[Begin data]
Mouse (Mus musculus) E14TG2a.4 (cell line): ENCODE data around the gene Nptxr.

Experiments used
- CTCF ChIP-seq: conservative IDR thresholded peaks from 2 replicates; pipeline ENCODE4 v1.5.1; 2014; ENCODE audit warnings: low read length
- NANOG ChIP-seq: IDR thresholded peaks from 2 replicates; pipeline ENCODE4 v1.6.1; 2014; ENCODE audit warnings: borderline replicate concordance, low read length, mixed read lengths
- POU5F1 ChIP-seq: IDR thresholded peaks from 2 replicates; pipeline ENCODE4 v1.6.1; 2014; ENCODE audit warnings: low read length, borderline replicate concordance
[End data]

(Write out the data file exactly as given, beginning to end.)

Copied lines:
Mouse (Mus musculus) E14TG2a.4 (cell line): ENCODE data around the gene Nptxr.

Experiments used
- CTCF ChIP-seq: conservative IDR thresholded peaks from 2 replicates; pipeline ENCODE4 v1.5.1; 2014; ENCODE audit warnings: low read length
- NANOG ChIP-seq: IDR thresholded peaks from 2 replicates; pipeline ENCODE4 v1.6.1; 2014; ENCODE audit warnings: borderline replicate concordance, low read length, mixed read lengths
- POU5F1 ChIP-seq: IDR thresholded peaks from 2 replicates; pipeline ENCODE4 v1.6.1; 2014; ENCODE audit warnings: low read length, borderline replicate concordance